Harvey Marcovitch on who are the Philistines now?

Harvey MarcovitchI have reached the age when I look forward to a literary festival more than a rock concert. I relish the pre-opening canapés, the excited buzz around the bookstall, the effusiveness of the organisers as they greet their guests, the agreed myth that the authors are there to entertain us rather than sell their work.

Last week I was on holiday in a sun-baked country. On the hotel reception desk was a stack of invitations to the opening of just such an event – and it was 5 minutes away. The venue was a theatre, rather oddly approached by walking through a car wash facility but once we arrived, all was familiar. True, the food was more akin to that produced at a village fete than an international cultural event – but that just added to the charm; it was obvious the organisers had worked hard to put on a good show. Since the festival was sponsored, amongst others, by the British Council and UNESCO, I had little doubt they wanted to do them proud.  Lined up to read from their books were Henning Mankell, creator of the gloom-ridden Swedish detective, Wallander; authors Deborah Moggach, Abdulrazak Gurnah (whose work has been short-listed for the Booker and the Whitbread prizes) and MG Vassanji – who has won Canada’s most prestigious literary award twice, latterly for The In-Between World of Vikram Lall. Also on the platform was Virago Press founder, Carmen Callil.

So far so good. Then, precisely ten minutes before curtain up, as the audience were finishing up their drinks in the foyer, a dozen heavily armed police and soldiers in full battledress filed into the theatre – several taking up positions on the stairs to the balcony while two bewildered-looking young recruits stood by the doors. In the confusion we moved to our seats but no sooner had we done so than the theatre manager came in waving a document and announced that he had been ordered to close the theatre by the Minister of the Interior.  ‘Why?’ demanded an outraged British author. ‘Ask them’, said the manager waving at more automatic weapon wielding uniformed men in the Dress Circle.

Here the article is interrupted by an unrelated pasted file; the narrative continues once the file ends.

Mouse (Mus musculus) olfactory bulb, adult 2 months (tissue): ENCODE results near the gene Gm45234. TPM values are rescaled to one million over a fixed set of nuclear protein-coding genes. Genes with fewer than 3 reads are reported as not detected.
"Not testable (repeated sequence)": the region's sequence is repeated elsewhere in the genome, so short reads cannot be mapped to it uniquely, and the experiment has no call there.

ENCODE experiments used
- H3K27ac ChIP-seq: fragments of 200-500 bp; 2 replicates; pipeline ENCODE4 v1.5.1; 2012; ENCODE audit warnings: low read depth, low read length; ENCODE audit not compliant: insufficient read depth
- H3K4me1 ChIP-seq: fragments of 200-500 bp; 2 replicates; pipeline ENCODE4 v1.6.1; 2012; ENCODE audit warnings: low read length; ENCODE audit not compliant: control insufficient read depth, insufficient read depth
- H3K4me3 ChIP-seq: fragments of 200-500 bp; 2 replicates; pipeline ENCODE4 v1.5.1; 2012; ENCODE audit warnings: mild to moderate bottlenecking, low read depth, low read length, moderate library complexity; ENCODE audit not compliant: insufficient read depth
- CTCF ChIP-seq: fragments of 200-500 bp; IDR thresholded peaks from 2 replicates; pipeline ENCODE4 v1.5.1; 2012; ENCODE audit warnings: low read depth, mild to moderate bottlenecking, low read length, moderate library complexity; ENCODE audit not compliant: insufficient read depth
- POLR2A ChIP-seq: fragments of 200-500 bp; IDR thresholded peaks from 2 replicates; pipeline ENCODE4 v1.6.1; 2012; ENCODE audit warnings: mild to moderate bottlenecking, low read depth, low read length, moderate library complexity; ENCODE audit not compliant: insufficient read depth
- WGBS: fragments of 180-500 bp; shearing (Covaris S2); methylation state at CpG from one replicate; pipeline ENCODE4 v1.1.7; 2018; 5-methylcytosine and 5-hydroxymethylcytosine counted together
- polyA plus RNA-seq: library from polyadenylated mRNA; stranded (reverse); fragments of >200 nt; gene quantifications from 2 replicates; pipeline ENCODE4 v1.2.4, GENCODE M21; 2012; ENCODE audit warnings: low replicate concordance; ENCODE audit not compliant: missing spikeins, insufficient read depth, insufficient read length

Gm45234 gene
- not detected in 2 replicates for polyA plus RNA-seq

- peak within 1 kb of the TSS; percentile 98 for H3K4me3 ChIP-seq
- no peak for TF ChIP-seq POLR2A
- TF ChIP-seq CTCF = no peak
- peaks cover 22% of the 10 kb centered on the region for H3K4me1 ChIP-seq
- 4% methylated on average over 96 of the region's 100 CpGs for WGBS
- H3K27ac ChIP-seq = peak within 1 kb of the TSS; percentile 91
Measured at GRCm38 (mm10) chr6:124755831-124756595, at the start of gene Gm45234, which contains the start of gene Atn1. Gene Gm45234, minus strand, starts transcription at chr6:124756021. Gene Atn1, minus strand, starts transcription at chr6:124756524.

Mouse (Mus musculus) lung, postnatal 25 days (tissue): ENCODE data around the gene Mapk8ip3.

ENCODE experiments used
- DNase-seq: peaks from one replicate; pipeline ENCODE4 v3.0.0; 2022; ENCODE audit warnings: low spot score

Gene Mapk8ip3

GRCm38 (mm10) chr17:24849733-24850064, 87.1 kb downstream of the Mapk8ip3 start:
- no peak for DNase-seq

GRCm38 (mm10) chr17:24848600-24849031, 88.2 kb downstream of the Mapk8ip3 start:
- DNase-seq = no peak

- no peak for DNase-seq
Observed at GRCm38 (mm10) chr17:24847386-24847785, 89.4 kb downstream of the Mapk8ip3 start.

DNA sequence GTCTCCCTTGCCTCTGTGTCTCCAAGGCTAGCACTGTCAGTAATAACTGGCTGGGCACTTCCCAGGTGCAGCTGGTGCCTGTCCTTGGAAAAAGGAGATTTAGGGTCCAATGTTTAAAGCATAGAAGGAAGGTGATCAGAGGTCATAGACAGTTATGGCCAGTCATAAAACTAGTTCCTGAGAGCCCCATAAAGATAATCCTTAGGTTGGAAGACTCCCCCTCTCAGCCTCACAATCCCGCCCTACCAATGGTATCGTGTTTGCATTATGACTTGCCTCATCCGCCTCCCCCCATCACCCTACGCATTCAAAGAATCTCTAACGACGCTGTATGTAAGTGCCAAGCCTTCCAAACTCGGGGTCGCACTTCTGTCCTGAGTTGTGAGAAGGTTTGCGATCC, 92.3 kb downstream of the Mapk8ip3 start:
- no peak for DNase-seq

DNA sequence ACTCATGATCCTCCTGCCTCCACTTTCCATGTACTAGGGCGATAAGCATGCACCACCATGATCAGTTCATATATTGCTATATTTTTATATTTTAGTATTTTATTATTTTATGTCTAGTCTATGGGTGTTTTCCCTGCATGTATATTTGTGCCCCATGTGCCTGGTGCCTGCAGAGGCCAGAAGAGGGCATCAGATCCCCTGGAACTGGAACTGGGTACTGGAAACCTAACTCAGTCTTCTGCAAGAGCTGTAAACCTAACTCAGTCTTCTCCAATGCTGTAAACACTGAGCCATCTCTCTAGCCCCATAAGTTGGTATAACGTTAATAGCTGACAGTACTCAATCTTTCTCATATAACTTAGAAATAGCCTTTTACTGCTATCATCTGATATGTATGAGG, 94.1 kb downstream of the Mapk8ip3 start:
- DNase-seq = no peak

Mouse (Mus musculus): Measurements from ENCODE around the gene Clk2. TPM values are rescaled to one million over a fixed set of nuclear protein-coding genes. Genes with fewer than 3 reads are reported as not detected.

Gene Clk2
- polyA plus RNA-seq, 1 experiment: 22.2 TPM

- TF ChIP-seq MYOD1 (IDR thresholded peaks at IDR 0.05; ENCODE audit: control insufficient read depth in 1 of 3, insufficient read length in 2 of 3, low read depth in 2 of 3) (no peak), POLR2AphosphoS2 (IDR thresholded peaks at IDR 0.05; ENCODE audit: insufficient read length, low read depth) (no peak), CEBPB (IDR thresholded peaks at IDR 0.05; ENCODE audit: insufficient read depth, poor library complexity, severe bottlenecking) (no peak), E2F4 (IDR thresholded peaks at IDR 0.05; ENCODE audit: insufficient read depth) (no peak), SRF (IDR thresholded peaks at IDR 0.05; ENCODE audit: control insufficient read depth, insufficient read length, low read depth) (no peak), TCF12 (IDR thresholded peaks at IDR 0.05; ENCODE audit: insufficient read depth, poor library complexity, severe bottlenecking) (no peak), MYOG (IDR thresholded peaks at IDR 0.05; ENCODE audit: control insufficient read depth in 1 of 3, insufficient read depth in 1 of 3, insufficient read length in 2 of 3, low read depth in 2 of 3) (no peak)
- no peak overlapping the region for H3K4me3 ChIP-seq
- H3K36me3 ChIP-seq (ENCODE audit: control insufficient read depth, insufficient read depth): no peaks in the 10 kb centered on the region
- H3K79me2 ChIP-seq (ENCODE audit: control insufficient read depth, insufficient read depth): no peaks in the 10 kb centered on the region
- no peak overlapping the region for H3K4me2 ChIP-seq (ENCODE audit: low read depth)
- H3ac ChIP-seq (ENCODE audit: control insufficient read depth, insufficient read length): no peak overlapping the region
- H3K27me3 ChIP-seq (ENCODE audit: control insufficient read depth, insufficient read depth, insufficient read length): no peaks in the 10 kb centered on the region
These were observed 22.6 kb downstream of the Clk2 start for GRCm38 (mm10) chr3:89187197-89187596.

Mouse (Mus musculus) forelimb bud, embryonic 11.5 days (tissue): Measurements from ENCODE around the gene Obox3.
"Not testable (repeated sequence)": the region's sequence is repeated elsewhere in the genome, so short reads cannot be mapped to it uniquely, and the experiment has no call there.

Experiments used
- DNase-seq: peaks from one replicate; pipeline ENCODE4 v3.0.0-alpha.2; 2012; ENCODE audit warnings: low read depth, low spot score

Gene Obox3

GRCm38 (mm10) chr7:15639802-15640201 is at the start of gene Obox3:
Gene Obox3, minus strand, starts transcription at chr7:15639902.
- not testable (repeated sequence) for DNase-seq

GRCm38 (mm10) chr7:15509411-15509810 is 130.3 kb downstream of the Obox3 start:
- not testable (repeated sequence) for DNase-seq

As we filed out, those who had been cheerily dishing out the snacks began to pack them into foil. A voice rose over the hubbub: the director (I think) of the French Cultural Centre had invited the entire festival to decamp to his establishment a couple of hundred yards up the road. Our tattered middle-class procession weaved its way out into the road, now blocked by several police vehicles. At the cultural centre, chairs were hastily lined up in the garden, a microphone was rigged up and the bemused authors led onto a makeshift platform.

So, even before a word was spoken I had learned the difference between a literary festival at home and one at my holiday destination. The latter, it seems, is a political provocation – even though the programme promised that nothing more dangerous to the state was to happen than a handful of distinguished authors would tempt us to buy their books.

If the plan was to humiliate and demoralise the organisers and the participants, then it was a failure. The director started by announcing that, as a Frenchman, he valued freedom which is why he had invited us to use his building. Henning Mankell stated that instead of reading from one of his novels he was inspired by what had happened to tell us about his experiences of freedom and oppression in Africa. He enjoined the audience not to despair – ‘Remember, even the apartheid regime in South Africa is no more,’ he said. In a trice a non-political event had become the opposite.

Paradoxically, the English language uses ‘Philistine’ (from which the word Palestine is derived) to describe someone insensitive to or frankly destructive of anything cultural. But the event I was attending was the 2nd Palestine Festival of Literature. The opening ceremony was in Jerusalem and the attempt to silence authors, poets and publishers was by an Israeli government minister. I looked round in vain for sight of an agitator, let alone a terrorist. All I saw were precisely the same sort of people I might see at Hay-on-Wye. About the most subversive person I identified, looking lugubrious (or perhaps just tired as it had taken him 5 hours to cross the border) was Michael Palin.

We left with a quotation from Edward Said in our ears: ‘Pit the force of culture against the culture of force.’   I look forward to the usual avalanche of emails.